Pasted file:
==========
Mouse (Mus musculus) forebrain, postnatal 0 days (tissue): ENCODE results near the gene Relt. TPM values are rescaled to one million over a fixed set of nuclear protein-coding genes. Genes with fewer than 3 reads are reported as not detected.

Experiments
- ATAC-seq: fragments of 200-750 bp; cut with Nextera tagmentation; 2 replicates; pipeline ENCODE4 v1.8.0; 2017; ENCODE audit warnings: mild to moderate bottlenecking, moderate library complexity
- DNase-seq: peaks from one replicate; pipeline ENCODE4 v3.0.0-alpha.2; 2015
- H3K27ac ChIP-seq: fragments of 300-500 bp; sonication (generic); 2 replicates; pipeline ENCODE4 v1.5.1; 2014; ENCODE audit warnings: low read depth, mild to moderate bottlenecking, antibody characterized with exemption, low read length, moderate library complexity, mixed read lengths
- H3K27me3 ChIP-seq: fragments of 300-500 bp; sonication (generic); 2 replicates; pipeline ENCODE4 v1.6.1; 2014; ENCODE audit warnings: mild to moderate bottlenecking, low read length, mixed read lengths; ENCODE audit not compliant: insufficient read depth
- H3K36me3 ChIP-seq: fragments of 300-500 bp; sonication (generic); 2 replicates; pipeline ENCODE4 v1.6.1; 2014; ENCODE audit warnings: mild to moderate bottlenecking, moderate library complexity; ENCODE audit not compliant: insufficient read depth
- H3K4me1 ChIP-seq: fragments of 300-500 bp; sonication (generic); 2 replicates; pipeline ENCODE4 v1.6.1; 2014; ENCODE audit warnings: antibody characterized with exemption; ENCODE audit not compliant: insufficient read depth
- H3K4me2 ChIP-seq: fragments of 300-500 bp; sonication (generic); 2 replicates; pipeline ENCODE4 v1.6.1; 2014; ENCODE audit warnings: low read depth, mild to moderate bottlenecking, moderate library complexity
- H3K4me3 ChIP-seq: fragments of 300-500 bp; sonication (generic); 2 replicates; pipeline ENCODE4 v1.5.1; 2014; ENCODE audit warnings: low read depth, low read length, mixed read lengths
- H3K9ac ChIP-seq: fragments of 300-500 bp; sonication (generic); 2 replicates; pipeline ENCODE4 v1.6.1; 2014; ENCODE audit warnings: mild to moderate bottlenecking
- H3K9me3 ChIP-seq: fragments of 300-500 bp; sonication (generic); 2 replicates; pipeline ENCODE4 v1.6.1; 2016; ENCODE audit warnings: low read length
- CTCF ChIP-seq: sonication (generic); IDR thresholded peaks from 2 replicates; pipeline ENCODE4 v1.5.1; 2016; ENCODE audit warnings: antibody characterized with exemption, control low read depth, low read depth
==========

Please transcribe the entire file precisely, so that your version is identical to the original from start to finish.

Mouse (Mus musculus) forebrain, postnatal 0 days (tissue): ENCODE results near the gene Relt. TPM values are rescaled to one million over a fixed set of nuclear protein-coding genes. Genes with fewer than 3 reads are reported as not detected.

Experiments
- ATAC-seq: fragments of 200-750 bp; cut with Nextera tagmentation; 2 replicates; pipeline ENCODE4 v1.8.0; 2017; ENCODE audit warnings: mild to moderate bottlenecking, moderate library complexity
- DNase-seq: peaks from one replicate; pipeline ENCODE4 v3.0.0-alpha.2; 2015
- H3K27ac ChIP-seq: fragments of 300-500 bp; sonication (generic); 2 replicates; pipeline ENCODE4 v1.5.1; 2014; ENCODE audit warnings: low read depth, mild to moderate bottlenecking, antibody characterized with exemption, low read length, moderate library complexity, mixed read lengths
- H3K27me3 ChIP-seq: fragments of 300-500 bp; sonication (generic); 2 replicates; pipeline ENCODE4 v1.6.1; 2014; ENCODE audit warnings: mild to moderate bottlenecking, low read length, mixed read lengths; ENCODE audit not compliant: insufficient read depth
- H3K36me3 ChIP-seq: fragments of 300-500 bp; sonication (generic); 2 replicates; pipeline ENCODE4 v1.6.1; 2014; ENCODE audit warnings: mild to moderate bottlenecking, moderate library complexity; ENCODE audit not compliant: insufficient read depth
- H3K4me1 ChIP-seq: fragments of 300-500 bp; sonication (generic); 2 replicates; pipeline ENCODE4 v1.6.1; 2014; ENCODE audit warnings: antibody characterized with exemption; ENCODE audit not compliant: insufficient read depth
- H3K4me2 ChIP-seq: fragments of 300-500 bp; sonication (generic); 2 replicates; pipeline ENCODE4 v1.6.1; 2014; ENCODE audit warnings: low read depth, mild to moderate bottlenecking, moderate library complexity
- H3K4me3 ChIP-seq: fragments of 300-500 bp; sonication (generic); 2 replicates; pipeline ENCODE4 v1.5.1; 2014; ENCODE audit warnings: low read depth, low read length, mixed read lengths
- H3K9ac ChIP-seq: fragments of 300-500 bp; sonication (generic); 2 replicates; pipeline ENCODE4 v1.6.1; 2014; ENCODE audit warnings: mild to moderate bottlenecking
- H3K9me3 ChIP-seq: fragments of 300-500 bp; sonication (generic); 2 replicates; pipeline ENCODE4 v1.6.1; 2016; ENCODE audit warnings: low read length
- CTCF ChIP-seq: sonication (generic); IDR thresholded peaks from 2 replicates; pipeline ENCODE4 v1.5.1; 2016; ENCODE audit warnings: antibody characterized with exemption, control low read depth, low read depth